GUELPH/ERAMOSA – At three years old, Garin Dunton found his dad’s old lacrosse stick laying around, picked it up, and started to play.
This moment sparked his love and passion for Canada’s national summer sport, lacrosse.
Within a few years, Garin began playing competitively on rep-level teams, his mom Alana Dunton said.
Garin’s skill improved year by year, and this summer, at 12 years old, he represented his province by playing for Team Ontario in the U13 National Lacrosse Championship.
Team Ontario went on to win the national championship, and Dunton brought a first place medal home to his family’s Holstein farm in Guelph/Eramosa.
Love of the sport
It’s the speed of lacrosse that Dunton loves most.
During an interview with the Advertiser at his family farmhouse kitchen table, Dunton noted lacrosse is “the fastest sport on two feet.”
The ball moves so quickly that you need to constantly think about what will happen next, and make sure nothing gets past you when you’re playing defence, he said.
Dunton plays all positions – that’s how it goes in youth lacrosse, making the kids better all-around players, his mom noted.
But Dunton’s favourite is offence, as he loves scoring goals.
Dunton was at the same kitchen table, getting ready for a Centre Wellington Riverhawks practice, when he found out he’d been chosen to represent Team Ontario in the U13 National Lacrosse Championship.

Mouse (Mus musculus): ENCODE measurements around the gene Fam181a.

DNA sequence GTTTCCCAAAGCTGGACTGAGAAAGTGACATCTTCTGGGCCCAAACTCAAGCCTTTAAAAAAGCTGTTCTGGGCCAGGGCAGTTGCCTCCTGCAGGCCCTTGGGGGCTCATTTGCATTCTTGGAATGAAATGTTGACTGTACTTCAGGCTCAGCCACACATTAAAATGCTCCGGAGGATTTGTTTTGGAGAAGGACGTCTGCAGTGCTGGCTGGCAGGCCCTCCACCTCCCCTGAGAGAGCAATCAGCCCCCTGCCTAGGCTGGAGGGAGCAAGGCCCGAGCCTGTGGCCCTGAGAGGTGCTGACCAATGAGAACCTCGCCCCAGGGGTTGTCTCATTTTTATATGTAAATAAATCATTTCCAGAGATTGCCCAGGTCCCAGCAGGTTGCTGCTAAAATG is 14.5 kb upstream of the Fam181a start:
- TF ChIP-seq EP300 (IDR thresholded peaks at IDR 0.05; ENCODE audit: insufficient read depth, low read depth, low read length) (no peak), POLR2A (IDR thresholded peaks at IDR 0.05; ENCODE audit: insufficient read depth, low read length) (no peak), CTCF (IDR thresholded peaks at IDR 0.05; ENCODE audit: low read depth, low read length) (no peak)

After three rounds of tryouts with coaches, scouts and evaluators, Dunton got a call from a Team Ontario coach offering him a spot on the provincial team.
Dunton felt both excited and honoured when he heard the news.
The championship tournament took place in Regina, Saskatchewan, and when it came time to board the plane with his parents and sister, Dunton said it was a very cool experience, particularly as it was his second time ever flying in a plane.
His eight-year-old sister Adilyn added it was a first for her.
Alana said Garin’s week in Saskatchewan was centred around team building.
The kids on Team Ontario did everything together – eating meals, riding on the bus, and watching films – forming strong bonds during their short time together.
Team Ontario played about six games in the championship, starting with a round robin and then moving on to the semi-finals and final.
Winning the championship
They were up against the host province, Team Saskatchewan, in the semi-finals, and “won by quite a bit,” Dunton said.
When it came to playing British Columbia in the final, though, Dunton felt very nervous, especially as Ontario lost 6-4 to B.C. in the round robin.
But once he was out on the floor and Team Ontario scored a few goals, Dunton felt “really good.”
And near the end, “once the clock started ticking down, it was like ‘Whoa, we are going to win it,’” Dunton said.
When the game was over, Dunton and the rest of Team Ontario went back to the University of Regina, where they were staying, to celebrate.
They enjoyed relaxing and having fun in the pool together, but the celebrations couldn’t go on too long as they had to catch the flight home at 5am the following morning.
Dunton said he learned a few new plays during his time in Regina that he will be able to bring back to the Centre Wellington Riverhawks, as well as an increased confidence in his ability.
Dunton is grateful to his parents and all of his coaches who have helped him achieve his goals so far, especially Centre Wellington Riverhawks coach Kasey Beirnes, who used to play in the National Lacrosse League (NLL) for the Toronto Rock.
“He has helped me a lot,” Dunton said.
In addition to playing for Team Ontario and the Centre Wellington Riverhawks, during winter Dunton plays in the Rock Stars Elite Lacrosse Program.
Almost all of the coaches in the Rock Stars program have played in the NLL.
Dunton’s dream for the future is to make it to the NLL himself.